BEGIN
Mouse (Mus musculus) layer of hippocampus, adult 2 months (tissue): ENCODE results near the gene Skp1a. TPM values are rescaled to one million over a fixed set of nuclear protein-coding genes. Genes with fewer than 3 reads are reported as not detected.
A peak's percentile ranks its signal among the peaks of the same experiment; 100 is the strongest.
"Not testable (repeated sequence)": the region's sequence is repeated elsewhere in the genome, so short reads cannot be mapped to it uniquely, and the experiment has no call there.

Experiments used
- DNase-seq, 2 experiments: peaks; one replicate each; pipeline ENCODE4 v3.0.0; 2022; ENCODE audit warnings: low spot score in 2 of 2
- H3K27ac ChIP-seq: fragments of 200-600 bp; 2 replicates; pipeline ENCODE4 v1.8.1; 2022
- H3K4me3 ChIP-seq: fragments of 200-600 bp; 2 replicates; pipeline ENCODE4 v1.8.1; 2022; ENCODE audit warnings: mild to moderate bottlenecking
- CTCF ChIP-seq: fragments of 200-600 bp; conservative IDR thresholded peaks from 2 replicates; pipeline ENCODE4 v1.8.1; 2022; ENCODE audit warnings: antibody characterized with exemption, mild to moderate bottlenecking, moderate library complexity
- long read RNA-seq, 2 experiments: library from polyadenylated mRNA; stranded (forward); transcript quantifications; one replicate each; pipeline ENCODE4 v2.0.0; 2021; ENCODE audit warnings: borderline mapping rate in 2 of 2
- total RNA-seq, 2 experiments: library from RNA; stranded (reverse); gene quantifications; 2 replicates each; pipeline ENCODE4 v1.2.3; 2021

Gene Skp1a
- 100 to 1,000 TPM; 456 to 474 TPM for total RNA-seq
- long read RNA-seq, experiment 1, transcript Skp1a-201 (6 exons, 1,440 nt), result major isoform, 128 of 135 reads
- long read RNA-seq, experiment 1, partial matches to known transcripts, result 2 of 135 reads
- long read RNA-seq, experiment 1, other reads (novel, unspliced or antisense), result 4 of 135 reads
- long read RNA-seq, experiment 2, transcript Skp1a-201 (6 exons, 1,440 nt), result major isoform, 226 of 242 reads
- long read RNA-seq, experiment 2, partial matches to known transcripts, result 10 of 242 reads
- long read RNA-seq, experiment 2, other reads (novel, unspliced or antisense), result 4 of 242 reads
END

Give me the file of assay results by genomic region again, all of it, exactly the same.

Mouse (Mus musculus) layer of hippocampus, adult 2 months (tissue): ENCODE results near the gene Skp1a. TPM values are rescaled to one million over a fixed set of nuclear protein-coding genes. Genes with fewer than 3 reads are reported as not detected.
A peak's percentile ranks its signal among the peaks of the same experiment; 100 is the strongest.
"Not testable (repeated sequence)": the region's sequence is repeated elsewhere in the genome, so short reads cannot be mapped to it uniquely, and the experiment has no call there.

Experiments used
- DNase-seq, 2 experiments: peaks; one replicate each; pipeline ENCODE4 v3.0.0; 2022; ENCODE audit warnings: low spot score in 2 of 2
- H3K27ac ChIP-seq: fragments of 200-600 bp; 2 replicates; pipeline ENCODE4 v1.8.1; 2022
- H3K4me3 ChIP-seq: fragments of 200-600 bp; 2 replicates; pipeline ENCODE4 v1.8.1; 2022; ENCODE audit warnings: mild to moderate bottlenecking
- CTCF ChIP-seq: fragments of 200-600 bp; conservative IDR thresholded peaks from 2 replicates; pipeline ENCODE4 v1.8.1; 2022; ENCODE audit warnings: antibody characterized with exemption, mild to moderate bottlenecking, moderate library complexity
- long read RNA-seq, 2 experiments: library from polyadenylated mRNA; stranded (forward); transcript quantifications; one replicate each; pipeline ENCODE4 v2.0.0; 2021; ENCODE audit warnings: borderline mapping rate in 2 of 2
- total RNA-seq, 2 experiments: library from RNA; stranded (reverse); gene quantifications; 2 replicates each; pipeline ENCODE4 v1.2.3; 2021

Gene Skp1a
- 100 to 1,000 TPM; 456 to 474 TPM for total RNA-seq
- long read RNA-seq, experiment 1, transcript Skp1a-201 (6 exons, 1,440 nt), result major isoform, 128 of 135 reads
- long read RNA-seq, experiment 1, partial matches to known transcripts, result 2 of 135 reads
- long read RNA-seq, experiment 1, other reads (novel, unspliced or antisense), result 4 of 135 reads
- long read RNA-seq, experiment 2, transcript Skp1a-201 (6 exons, 1,440 nt), result major isoform, 226 of 242 reads
- long read RNA-seq, experiment 2, partial matches to known transcripts, result 10 of 242 reads
- long read RNA-seq, experiment 2, other reads (novel, unspliced or antisense), result 4 of 242 reads